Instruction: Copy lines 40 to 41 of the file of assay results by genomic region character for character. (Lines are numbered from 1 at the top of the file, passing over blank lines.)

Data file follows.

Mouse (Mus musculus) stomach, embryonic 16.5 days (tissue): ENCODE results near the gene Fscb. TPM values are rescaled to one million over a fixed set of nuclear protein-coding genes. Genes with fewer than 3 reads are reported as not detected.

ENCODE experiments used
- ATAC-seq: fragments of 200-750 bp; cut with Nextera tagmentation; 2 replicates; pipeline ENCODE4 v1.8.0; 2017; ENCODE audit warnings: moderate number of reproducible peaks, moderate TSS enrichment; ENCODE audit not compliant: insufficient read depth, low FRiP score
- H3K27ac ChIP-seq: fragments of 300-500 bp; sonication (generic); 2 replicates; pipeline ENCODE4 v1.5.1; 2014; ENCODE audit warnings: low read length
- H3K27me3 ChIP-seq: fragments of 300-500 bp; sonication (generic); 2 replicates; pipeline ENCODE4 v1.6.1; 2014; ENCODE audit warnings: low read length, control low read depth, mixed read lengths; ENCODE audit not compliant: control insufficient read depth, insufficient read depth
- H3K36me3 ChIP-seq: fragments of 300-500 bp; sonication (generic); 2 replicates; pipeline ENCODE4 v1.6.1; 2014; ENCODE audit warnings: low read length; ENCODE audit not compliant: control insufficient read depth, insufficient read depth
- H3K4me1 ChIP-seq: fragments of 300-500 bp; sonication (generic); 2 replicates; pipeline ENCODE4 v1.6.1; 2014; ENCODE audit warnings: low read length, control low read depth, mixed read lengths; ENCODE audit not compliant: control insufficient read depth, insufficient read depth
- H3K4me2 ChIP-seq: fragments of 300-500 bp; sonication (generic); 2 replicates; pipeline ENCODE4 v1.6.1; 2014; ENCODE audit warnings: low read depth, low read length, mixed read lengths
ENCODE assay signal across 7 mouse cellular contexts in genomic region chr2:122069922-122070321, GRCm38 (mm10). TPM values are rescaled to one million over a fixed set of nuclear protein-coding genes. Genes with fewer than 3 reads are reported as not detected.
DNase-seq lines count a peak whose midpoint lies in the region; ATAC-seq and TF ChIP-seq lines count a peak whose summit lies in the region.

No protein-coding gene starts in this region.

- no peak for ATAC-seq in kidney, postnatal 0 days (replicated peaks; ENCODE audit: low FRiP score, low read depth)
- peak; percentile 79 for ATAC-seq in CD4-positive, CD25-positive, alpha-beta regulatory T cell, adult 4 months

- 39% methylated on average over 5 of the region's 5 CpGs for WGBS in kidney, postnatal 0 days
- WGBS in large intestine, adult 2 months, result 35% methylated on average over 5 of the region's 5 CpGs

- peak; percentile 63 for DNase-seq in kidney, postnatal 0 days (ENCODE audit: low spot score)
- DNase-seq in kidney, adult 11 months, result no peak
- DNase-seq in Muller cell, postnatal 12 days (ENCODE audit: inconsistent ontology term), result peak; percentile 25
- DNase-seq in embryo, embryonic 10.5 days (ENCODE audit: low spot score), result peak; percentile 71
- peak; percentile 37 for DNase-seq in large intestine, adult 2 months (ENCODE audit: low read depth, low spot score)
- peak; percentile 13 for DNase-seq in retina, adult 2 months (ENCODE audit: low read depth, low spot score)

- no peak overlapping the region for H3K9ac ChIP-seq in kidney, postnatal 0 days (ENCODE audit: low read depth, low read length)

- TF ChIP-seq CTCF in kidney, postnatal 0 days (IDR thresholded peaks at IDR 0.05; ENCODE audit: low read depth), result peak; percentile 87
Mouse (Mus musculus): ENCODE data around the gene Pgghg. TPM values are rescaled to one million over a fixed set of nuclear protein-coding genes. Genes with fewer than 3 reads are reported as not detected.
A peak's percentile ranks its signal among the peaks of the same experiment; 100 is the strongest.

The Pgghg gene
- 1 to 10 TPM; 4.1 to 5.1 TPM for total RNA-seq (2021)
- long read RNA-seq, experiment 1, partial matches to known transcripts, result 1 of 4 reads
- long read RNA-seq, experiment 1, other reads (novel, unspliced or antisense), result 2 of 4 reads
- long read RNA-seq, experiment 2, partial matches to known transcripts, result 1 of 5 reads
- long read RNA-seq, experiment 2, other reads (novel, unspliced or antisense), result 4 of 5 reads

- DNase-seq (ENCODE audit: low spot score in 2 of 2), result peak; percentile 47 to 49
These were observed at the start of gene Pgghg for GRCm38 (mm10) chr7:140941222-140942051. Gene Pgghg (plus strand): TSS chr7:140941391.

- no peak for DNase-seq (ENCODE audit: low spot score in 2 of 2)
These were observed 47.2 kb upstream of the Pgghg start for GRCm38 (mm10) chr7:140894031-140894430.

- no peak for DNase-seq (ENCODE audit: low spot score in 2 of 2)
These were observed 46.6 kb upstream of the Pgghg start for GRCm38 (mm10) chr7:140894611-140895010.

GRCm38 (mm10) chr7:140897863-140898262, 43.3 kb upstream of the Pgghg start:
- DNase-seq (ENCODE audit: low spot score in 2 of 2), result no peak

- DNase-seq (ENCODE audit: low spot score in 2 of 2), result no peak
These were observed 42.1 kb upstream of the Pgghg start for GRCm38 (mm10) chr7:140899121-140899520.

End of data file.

- DNase-seq (ENCODE audit: low spot score in 2 of 2), result no peak
These were observed 42.1 kb upstream of the Pgghg start for GRCm38 (mm10) chr7:140899121-140899520.